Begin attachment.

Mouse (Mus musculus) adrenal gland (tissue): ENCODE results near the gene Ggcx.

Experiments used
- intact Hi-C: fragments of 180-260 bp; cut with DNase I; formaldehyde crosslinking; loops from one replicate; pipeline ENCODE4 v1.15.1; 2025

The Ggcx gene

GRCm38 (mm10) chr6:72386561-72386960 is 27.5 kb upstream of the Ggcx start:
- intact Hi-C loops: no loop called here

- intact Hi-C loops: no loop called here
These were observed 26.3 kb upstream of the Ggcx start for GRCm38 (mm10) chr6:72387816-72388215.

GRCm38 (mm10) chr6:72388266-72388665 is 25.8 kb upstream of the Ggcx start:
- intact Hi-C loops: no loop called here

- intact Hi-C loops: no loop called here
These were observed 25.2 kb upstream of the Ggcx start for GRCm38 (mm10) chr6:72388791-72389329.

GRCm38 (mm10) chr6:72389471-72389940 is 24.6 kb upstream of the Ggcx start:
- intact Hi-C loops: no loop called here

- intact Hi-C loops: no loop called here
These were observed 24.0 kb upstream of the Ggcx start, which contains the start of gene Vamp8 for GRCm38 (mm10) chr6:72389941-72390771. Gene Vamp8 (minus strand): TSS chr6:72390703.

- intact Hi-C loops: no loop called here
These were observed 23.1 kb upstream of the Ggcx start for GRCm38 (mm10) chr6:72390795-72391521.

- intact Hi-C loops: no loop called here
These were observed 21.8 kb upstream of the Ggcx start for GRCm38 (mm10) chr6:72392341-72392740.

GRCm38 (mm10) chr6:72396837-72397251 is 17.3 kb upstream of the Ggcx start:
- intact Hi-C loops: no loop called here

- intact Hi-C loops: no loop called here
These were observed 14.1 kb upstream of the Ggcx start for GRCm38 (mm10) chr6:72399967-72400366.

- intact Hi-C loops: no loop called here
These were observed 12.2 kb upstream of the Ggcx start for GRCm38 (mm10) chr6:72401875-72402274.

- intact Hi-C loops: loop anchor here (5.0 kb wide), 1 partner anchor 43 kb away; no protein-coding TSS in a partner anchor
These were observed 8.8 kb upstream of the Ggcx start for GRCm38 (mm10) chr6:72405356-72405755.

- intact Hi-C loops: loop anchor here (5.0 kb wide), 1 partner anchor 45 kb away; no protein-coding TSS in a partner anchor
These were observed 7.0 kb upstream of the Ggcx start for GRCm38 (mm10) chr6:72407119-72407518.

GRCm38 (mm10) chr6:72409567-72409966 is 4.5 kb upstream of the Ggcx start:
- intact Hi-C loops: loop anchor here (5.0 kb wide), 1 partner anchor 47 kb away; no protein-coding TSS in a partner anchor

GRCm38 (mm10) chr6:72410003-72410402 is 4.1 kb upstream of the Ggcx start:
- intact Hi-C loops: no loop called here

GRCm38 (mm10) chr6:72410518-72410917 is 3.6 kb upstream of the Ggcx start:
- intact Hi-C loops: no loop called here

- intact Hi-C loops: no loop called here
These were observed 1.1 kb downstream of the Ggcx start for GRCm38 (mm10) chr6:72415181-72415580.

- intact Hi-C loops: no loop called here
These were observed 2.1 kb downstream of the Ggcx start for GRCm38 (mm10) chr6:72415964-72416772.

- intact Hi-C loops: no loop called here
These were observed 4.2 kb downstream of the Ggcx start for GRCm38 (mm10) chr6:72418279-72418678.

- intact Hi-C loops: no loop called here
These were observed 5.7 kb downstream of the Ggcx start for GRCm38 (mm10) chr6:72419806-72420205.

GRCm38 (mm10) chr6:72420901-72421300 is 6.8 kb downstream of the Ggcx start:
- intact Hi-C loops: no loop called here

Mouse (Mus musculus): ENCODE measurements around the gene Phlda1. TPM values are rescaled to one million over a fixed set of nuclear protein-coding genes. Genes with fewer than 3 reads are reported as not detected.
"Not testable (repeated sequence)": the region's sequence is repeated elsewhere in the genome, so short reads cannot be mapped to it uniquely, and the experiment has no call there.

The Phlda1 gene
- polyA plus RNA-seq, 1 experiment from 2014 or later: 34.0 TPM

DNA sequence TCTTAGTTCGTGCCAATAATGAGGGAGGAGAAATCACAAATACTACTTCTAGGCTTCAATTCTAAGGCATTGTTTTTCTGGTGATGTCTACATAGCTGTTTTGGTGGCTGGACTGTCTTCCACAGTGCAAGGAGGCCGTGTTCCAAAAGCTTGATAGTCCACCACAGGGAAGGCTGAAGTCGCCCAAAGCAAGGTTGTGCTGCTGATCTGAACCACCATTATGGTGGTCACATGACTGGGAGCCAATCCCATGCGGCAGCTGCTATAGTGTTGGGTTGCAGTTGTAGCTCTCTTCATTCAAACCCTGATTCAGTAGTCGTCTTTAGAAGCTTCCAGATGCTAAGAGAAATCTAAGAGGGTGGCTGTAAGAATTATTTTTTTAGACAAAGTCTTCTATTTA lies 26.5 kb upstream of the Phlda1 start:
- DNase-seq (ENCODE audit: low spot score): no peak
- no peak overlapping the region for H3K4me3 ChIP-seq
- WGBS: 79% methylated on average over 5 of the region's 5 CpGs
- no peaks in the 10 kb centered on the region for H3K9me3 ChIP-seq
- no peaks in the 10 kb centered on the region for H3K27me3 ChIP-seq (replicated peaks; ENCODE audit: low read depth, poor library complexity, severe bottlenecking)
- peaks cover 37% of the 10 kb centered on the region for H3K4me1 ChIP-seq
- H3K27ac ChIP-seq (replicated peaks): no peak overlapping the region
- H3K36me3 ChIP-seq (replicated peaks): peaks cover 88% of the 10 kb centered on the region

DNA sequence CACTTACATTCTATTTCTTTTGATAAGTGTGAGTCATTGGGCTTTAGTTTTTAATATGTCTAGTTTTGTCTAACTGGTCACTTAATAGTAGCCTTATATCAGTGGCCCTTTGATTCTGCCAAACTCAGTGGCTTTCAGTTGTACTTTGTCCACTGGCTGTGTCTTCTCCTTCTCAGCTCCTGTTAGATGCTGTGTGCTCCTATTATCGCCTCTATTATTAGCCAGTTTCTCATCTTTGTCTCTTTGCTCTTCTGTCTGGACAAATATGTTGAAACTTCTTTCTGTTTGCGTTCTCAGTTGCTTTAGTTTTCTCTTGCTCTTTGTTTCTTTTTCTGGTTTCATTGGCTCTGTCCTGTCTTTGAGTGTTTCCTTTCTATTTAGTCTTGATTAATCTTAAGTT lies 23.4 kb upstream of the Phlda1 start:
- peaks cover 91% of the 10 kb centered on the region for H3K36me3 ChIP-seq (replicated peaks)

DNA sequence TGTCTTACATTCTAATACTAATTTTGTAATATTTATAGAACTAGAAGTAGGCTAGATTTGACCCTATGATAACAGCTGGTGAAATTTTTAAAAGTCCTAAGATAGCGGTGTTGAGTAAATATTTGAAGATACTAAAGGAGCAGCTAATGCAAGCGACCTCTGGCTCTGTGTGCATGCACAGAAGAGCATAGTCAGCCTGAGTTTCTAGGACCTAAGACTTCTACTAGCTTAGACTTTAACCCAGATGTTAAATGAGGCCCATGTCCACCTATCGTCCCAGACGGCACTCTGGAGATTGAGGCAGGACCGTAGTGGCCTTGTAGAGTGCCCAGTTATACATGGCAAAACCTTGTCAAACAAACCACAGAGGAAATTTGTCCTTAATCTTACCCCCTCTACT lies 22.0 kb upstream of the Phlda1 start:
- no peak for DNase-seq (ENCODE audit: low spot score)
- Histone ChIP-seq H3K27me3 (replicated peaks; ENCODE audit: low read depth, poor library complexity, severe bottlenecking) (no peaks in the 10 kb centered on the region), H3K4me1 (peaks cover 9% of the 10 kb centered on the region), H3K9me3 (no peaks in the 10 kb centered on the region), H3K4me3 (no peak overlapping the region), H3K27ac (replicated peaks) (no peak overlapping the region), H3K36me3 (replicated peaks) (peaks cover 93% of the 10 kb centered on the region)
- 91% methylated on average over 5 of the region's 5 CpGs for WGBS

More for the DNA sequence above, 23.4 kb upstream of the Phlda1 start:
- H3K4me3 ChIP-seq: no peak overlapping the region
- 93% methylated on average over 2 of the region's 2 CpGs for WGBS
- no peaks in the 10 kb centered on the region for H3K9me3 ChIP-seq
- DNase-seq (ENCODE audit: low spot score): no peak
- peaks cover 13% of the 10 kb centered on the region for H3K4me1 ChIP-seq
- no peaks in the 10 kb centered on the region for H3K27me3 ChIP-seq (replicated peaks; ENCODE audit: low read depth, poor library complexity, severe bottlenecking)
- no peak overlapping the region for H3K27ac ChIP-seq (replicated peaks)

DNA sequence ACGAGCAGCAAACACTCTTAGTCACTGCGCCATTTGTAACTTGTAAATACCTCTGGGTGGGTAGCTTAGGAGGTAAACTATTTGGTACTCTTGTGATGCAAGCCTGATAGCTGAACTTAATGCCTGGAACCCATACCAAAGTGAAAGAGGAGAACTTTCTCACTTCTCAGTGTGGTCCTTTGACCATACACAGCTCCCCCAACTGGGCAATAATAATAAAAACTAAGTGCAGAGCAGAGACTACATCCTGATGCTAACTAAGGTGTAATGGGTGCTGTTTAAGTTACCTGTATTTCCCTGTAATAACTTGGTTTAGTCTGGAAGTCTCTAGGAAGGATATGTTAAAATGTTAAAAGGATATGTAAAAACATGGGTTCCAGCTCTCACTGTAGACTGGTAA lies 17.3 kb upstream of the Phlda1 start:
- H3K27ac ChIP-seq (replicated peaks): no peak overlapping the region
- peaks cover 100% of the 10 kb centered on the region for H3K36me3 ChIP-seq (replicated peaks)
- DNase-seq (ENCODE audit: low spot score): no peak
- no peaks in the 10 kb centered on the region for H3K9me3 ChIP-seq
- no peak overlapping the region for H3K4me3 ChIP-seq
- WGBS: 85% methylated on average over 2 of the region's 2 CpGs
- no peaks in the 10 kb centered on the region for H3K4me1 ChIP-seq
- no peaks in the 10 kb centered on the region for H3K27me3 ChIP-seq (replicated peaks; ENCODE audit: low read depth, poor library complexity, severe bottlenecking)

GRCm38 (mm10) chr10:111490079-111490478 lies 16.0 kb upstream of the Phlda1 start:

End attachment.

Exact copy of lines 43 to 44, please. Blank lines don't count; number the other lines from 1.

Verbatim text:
- intact Hi-C loops: no loop called here
These were observed 5.7 kb downstream of the Ggcx start for GRCm38 (mm10) chr6:72419806-72420205.